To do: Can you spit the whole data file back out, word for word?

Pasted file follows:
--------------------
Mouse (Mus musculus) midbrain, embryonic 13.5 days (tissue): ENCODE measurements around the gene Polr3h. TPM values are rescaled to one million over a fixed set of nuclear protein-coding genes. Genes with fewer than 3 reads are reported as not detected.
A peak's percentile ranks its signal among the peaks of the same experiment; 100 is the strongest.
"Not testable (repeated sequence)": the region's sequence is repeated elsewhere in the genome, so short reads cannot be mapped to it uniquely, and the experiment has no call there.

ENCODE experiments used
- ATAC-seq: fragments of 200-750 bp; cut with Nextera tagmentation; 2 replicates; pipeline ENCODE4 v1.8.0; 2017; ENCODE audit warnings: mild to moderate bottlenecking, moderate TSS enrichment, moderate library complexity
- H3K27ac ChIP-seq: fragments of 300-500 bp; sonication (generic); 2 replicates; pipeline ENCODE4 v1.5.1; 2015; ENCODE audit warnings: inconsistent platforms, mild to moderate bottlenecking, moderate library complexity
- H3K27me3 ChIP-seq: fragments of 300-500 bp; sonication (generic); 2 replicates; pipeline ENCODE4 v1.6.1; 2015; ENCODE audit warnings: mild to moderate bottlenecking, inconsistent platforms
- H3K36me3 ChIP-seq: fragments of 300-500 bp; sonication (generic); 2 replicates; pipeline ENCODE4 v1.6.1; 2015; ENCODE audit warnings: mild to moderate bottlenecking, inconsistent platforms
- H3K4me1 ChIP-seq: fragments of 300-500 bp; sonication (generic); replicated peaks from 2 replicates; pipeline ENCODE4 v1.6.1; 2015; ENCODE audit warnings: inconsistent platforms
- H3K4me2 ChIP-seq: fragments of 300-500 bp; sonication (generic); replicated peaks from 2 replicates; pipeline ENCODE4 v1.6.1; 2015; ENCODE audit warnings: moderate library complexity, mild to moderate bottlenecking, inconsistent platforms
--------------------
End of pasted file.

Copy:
Mouse (Mus musculus) midbrain, embryonic 13.5 days (tissue): ENCODE measurements around the gene Polr3h. TPM values are rescaled to one million over a fixed set of nuclear protein-coding genes. Genes with fewer than 3 reads are reported as not detected.
A peak's percentile ranks its signal among the peaks of the same experiment; 100 is the strongest.
"Not testable (repeated sequence)": the region's sequence is repeated elsewhere in the genome, so short reads cannot be mapped to it uniquely, and the experiment has no call there.

ENCODE experiments used
- ATAC-seq: fragments of 200-750 bp; cut with Nextera tagmentation; 2 replicates; pipeline ENCODE4 v1.8.0; 2017; ENCODE audit warnings: mild to moderate bottlenecking, moderate TSS enrichment, moderate library complexity
- H3K27ac ChIP-seq: fragments of 300-500 bp; sonication (generic); 2 replicates; pipeline ENCODE4 v1.5.1; 2015; ENCODE audit warnings: inconsistent platforms, mild to moderate bottlenecking, moderate library complexity
- H3K27me3 ChIP-seq: fragments of 300-500 bp; sonication (generic); 2 replicates; pipeline ENCODE4 v1.6.1; 2015; ENCODE audit warnings: mild to moderate bottlenecking, inconsistent platforms
- H3K36me3 ChIP-seq: fragments of 300-500 bp; sonication (generic); 2 replicates; pipeline ENCODE4 v1.6.1; 2015; ENCODE audit warnings: mild to moderate bottlenecking, inconsistent platforms
- H3K4me1 ChIP-seq: fragments of 300-500 bp; sonication (generic); replicated peaks from 2 replicates; pipeline ENCODE4 v1.6.1; 2015; ENCODE audit warnings: inconsistent platforms
- H3K4me2 ChIP-seq: fragments of 300-500 bp; sonication (generic); replicated peaks from 2 replicates; pipeline ENCODE4 v1.6.1; 2015; ENCODE audit warnings: moderate library complexity, mild to moderate bottlenecking, inconsistent platforms